In The Left Hand of Darkness, Ursula Le Guin flits back and forth between different voices. She sometimes contrasts their views, shows how one misunderstands the other.
… and when I thought myself most blunt and frank with him he may have found me most subtle and unclear.
But it feels a little neat? A little too tidy?
The Rhetoric of Fiction is all about the voices authors use, the way they talk to their audience. One of the things Le Guin is doing is creating a picture of people misunderstanding, talking past each other – but the way she does that depends on the viewpoint of an author who is omniscient, knows everything, sees their foolish misunderstandings. Which, in a way, feels as though it undermines her point. If human beings are so bad at communicating, fumbling their way towards mutual understanding – why should the narrator be any different? Why are they privileged?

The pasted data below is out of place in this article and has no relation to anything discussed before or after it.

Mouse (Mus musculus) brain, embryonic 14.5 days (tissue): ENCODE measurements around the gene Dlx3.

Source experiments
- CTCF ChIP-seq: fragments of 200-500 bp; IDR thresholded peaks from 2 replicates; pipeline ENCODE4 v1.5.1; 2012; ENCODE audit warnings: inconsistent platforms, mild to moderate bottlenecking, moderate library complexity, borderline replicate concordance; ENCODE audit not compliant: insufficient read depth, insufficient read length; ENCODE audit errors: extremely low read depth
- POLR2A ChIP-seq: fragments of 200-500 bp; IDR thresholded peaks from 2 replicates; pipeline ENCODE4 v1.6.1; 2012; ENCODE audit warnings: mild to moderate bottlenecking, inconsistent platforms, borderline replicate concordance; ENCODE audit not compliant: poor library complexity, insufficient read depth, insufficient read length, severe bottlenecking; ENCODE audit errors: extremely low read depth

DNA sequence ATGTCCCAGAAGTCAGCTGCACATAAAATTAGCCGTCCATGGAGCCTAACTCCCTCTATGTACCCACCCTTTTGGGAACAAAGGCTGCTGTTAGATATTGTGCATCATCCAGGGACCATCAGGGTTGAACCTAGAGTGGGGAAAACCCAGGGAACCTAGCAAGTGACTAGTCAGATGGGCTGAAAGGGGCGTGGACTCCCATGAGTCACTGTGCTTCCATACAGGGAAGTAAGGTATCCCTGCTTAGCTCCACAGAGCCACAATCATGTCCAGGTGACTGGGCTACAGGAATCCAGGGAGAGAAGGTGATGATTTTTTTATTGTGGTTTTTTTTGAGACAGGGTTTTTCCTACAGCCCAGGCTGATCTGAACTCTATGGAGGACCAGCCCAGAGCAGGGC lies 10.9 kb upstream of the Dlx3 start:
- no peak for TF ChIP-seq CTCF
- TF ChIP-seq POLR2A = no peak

I haven’t read much of Le Guine’s writing, and I want to read more. I know there are other great books she’s written. But there’s a note in this piece that rang a little hollow for me.